The last couple of Sundays watching the NFL games on the FOX network, I’ve seen this Cadillac commercial that had this song I didn’t recognize. I tend to think I’m pretty good at songs from the post-Beatles era onward. If I heard a few notes of any song, I could reasonably tell you the title and artist relatively quickly.
Many of you have seen this great play already on YouTune, and on the various newscasts the past few days. For those of you who don’t follow football or are outside the United States or both, I thought I’d give a brief explanation.
Last week, the perennially contending New England Patriots were in South Florida playing the Miami Dolphins in a regular season game. With seven seconds left, the Patriots kept a 33-28 lead, so if the Dolphins were to win the game – they’d have to score within that time. Seven seconds was time enough for one play, maybe two with luck.
The Dolphins had two options. The most likely play would be to throw a long pass and hope for an unlikely reception. Instead, the Dolphins, knowing the Patriots were contemplating the same thing, thus defending the entire length of the field – threw a short pass. They hoped to use the space the Pats weren’t defending and pick up the 69 yards they needed to score with help of laterals and the speed of their receivers.
The Patriots, again thinking that the Dolphins would throw a deep pass – loaded their lineup with defensive backs – and even called upon tight end Rob Gronkowski to aid in their efforts. As it turned out, Gronkowski, ordinarily an offensive player, wound up being the last line of defense on the play.
These plays dependent on laterals very rarely work – when they do, it’s a total thing of beauty.
May I share with you an unconventional strategy when people get you upset?
I know our President has stated in his book that the way to deal with such a situation is to seek out revenge and that you’re a loser if you don’t get it. I’ve always been of the belief that doing that just accelerates the downfall of whatever situation you are in. You know, an eye for an eye leaving everybody blind, that sort of thing.
I always feel that what you do in that situation is to be more observant. Don’t talk, don’t react, stay calm. Let the other energies make the mistakes in those situations – the less you do, the less likely the errors will be yours.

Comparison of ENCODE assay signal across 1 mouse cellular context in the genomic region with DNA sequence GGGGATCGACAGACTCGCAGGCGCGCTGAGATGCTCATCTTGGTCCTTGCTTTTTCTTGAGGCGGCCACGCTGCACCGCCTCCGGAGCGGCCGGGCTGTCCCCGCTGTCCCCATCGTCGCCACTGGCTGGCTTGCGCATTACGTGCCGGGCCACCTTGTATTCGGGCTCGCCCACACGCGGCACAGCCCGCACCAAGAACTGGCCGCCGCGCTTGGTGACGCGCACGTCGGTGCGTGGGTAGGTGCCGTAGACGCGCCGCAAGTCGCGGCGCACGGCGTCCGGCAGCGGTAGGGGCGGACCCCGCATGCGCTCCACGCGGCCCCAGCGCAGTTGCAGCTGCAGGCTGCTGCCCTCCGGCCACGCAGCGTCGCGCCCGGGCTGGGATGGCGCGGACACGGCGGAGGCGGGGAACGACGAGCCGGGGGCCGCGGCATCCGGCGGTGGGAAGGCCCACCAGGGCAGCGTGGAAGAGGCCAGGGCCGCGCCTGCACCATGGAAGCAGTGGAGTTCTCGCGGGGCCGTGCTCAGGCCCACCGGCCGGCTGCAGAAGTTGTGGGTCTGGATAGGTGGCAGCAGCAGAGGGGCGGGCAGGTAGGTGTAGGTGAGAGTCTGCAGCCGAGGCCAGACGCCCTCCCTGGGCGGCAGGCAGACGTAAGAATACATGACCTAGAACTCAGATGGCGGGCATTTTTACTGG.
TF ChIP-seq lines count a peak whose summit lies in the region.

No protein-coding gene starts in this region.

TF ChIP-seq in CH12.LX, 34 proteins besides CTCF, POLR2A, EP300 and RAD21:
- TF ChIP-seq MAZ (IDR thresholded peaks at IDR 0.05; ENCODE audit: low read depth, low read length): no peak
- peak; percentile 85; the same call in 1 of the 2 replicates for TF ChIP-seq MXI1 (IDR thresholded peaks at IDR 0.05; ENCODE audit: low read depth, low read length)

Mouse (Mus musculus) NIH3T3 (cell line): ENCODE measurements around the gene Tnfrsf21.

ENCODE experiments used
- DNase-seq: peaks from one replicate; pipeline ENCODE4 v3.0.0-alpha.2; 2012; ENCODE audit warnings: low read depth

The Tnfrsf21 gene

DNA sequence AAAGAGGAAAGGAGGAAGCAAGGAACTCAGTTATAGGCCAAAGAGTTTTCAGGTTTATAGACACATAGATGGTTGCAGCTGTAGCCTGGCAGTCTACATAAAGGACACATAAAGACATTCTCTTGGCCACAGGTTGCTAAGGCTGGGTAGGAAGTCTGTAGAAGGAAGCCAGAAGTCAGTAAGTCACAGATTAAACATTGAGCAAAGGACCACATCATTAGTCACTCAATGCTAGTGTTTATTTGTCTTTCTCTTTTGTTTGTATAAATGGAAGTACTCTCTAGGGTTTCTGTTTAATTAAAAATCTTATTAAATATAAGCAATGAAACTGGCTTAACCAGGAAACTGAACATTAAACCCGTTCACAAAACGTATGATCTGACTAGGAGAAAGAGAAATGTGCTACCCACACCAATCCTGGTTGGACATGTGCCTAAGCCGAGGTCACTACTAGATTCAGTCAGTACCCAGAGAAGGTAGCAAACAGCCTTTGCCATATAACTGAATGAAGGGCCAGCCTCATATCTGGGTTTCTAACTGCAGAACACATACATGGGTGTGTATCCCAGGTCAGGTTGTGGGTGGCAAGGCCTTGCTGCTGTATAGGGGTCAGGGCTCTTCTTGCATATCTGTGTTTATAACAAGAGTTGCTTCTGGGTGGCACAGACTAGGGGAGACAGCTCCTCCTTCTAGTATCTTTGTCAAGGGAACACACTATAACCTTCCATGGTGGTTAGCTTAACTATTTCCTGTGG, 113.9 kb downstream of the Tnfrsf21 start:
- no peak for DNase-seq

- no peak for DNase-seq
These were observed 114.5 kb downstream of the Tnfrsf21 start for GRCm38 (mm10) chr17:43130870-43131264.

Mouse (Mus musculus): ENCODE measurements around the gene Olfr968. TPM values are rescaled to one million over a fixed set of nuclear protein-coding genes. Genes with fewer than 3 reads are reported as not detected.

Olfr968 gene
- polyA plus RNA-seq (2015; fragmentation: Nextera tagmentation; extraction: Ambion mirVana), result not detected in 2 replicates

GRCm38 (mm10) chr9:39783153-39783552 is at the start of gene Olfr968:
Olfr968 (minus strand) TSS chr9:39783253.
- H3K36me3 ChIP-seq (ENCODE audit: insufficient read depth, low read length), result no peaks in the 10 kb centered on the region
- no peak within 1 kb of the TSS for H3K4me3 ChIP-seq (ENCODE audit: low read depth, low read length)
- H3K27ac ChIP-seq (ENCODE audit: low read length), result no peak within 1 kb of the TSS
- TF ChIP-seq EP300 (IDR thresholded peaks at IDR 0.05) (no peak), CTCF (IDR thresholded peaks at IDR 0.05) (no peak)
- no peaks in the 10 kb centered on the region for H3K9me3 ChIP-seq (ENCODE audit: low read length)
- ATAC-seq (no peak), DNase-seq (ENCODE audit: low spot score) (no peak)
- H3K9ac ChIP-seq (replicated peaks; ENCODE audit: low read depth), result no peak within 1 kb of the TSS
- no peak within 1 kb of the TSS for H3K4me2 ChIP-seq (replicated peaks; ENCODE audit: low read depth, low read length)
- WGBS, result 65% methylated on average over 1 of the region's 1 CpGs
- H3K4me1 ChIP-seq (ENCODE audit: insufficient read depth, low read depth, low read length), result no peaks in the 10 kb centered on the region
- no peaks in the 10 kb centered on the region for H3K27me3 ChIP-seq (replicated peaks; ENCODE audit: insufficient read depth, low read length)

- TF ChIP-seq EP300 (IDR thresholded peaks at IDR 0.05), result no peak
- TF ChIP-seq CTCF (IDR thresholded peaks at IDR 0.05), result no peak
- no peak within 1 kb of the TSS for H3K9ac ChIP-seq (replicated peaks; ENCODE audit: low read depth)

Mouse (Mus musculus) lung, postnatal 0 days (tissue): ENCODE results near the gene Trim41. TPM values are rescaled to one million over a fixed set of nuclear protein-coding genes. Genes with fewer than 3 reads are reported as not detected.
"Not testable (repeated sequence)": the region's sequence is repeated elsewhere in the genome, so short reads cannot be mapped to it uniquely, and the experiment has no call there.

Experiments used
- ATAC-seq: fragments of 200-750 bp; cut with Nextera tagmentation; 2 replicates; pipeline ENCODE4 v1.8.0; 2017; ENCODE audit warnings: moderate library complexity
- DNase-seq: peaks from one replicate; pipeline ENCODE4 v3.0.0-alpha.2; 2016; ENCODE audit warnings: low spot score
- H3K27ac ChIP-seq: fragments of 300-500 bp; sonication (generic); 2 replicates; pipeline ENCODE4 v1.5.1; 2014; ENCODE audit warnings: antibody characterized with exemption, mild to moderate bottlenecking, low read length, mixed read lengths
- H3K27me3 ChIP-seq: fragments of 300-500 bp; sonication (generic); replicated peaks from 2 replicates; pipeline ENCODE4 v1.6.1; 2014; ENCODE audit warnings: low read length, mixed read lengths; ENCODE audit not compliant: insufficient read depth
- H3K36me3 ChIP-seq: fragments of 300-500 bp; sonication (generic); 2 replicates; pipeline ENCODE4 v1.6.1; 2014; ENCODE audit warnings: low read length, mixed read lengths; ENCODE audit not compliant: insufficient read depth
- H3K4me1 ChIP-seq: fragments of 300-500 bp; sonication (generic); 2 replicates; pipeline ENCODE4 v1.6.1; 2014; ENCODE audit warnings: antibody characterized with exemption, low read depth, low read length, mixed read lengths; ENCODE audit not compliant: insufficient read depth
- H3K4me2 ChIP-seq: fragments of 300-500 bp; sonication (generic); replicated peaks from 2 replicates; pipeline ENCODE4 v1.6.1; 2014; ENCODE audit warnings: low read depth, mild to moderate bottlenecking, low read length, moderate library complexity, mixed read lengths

These are the times in your life (or so I think) that observation and the capacity to observe is more key than talking or acting out. If you don’t make a bunch of vows, like “I’m gonna to do (such and such)…” then you lose the element of surprise. Keep those “gonna” thoughts to yourself – don’t advertise them. Let them get caught off guard when your plan comes to fruition if it does – it makes no sense to advertise.
I should have been a “life coach” or something, I guess.
When HBO began televising fights 45 years ago, I don’t think anyone could have envisioned that the last prizefight they would televise in the year 2018 would be between two women. Let the record reflect that Cecilia Braekhus (sorry, I don’t know how to put the “a” and “e” together like the Germans do) won that last match.
It’s always a bit sad to see these eras end – though they always seem to do in the world of televised sports. Truth compels me to say that as the medical problems these fighters face have become more knowledgeable to the public (due to the exposure that football players are suffering the same fate), boxing’s interest significantly waned. The pay-per-view model prizefighting has applied for decades now should also be looked at as a significant contributing factor.